Workers at the Standard-Triumph factories at Coventry, where wage rates are among the highest in the country, were concerned yesterday lest the board changes in the company foreshadowed policy changes which could lead to redundancy or to attempts to cut wage rates.
The Guardian, 23 August, 1961
Continue reading “Directors Resign 1961”
A fantastic photo depicting the very last Triumph Herald off the production line. Dated May 21st, 1971, it’s quite a well known photo. What isn’t known are the names of the people shown in the photographs. Thanks to this website we now have a match for the gentleman in the drivers seat – we’ll be revealing all soon!
From its initial launch, the Triumph Herald ran from 1959 through to 1971 selling over half a million cars throughout the world. The Heralds chassis construction enabled different body styles to be easily assembled – saloon, coupe, convertible and even a van – and lead to the development of the Triumph Vitesse, Spitfire and GT6.
Continue reading “The Last Triumph Herald”
By the late fifties, the electricians at Canley had devised a system whereby when car shells came from Liverpool they were hoisted by crane onto what was called skids, on the second floor. We then took charge with an electric panel in the basement of the building, among the stores. The track was on the ground floor, constantly on the move, each worker had a time limit to fit his piece.
Now my job with a couple of colleagues was to place the shells on the track from the floor above in a sequence that allowed the worker to complete his job. We could not place two overdrives to follow each other, or two Spitfires together. There were many snags, we had to have the cars in order, about twenty cars in front of the track to allow our typists to type the sequence for all depts to have the necessary parts in order. Also the sheets the girls typed out, only a little ‘o’ was typed above the car to denote an overdrive car, if she missed typing such then the car got the wrong engine fitted etc, and there was many things to sort out, disc brakes or drum brakes, left hand or right hand steering, so it ran on fine timing.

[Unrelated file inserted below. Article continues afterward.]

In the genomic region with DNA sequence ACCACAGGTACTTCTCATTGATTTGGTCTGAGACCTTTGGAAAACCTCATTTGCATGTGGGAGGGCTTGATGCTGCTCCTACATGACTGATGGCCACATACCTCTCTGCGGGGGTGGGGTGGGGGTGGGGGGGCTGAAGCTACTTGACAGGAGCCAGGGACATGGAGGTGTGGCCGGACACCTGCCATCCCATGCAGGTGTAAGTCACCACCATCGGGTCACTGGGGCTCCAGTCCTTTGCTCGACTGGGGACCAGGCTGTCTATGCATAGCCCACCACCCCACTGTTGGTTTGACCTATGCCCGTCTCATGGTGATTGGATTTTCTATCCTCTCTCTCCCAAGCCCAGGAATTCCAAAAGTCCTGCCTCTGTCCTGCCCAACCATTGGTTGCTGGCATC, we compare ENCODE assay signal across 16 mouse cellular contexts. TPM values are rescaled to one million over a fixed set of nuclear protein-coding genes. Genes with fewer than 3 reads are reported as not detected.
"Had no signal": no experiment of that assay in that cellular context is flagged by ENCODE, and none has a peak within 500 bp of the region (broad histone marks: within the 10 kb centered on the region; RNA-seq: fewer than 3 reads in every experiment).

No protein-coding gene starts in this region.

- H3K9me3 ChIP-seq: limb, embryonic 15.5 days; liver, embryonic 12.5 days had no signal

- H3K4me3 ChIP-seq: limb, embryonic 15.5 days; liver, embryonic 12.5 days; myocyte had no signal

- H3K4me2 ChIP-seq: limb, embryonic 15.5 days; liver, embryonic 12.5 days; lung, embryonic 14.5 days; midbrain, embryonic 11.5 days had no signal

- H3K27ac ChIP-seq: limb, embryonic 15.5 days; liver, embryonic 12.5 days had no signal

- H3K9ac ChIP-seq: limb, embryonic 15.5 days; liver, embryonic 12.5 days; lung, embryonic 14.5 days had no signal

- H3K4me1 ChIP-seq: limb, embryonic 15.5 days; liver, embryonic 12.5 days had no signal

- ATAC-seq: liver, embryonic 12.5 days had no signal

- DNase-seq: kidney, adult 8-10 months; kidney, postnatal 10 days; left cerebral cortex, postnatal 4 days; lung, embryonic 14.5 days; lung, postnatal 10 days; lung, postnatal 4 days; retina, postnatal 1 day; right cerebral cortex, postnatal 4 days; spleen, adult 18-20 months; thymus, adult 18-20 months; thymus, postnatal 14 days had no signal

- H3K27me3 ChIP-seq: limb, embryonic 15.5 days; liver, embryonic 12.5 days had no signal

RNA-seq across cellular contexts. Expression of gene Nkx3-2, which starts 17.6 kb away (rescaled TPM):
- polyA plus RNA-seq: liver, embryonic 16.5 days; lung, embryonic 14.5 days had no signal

Continue reading “My Job at Standard”
These great photos have been sent through by Dave Wagner, showing his Dad (in the glasses) making a presentation (probably to a worker who was leaving). He worked there from the mid sixties until he retired 1977. We’ve enlarged the faces from the first photo to see if you can recognise anyone.
Continue reading “Drawing Office Library – Recognise Anyone?”
Online register and memories of ex-Standard Triumph Employees
We have developed a new initiative to collate and document info on ALL the ex-employees from Standard/Triumph over the years – from our sister site (www.triumph-herald.com) have been sent so much info, which isn’t necessarily Herald related, but is so important we thought it all needed to be saved some how – hence this new site.
We’d love you to get involved…
What’s the Idea with the Database?
Fascinated with stories from ex-employees from Standard, Standard Triumph and Triumph, we thought we would collate and document as many of these memories. We’d love you to get involved by adding as much or as little information as possible to the archive. Ultimately, we’d like a list of every worker, the years they worked there and which department, or part of the factory.
This, we appreciate, needs to start somewhere – so perhaps you can help with a name Smith, John for instance – it gives us something to aim for.
You can submit details online using the form and by clicking the Submit a Name link. Here you can add a name (Surname first please) and any information you may have – department, service years etc etc. Finally you can add your own name – you may be submitting on behalf of someone else. Then click on Submit.
You can submit as many names as you wish – you may have worked in the same department with Steve Smith, John Evans and Bob Jones, so you can submit their names either independently, one for each submission, or as a list in the description, and we’ll pull them out, to list on their own.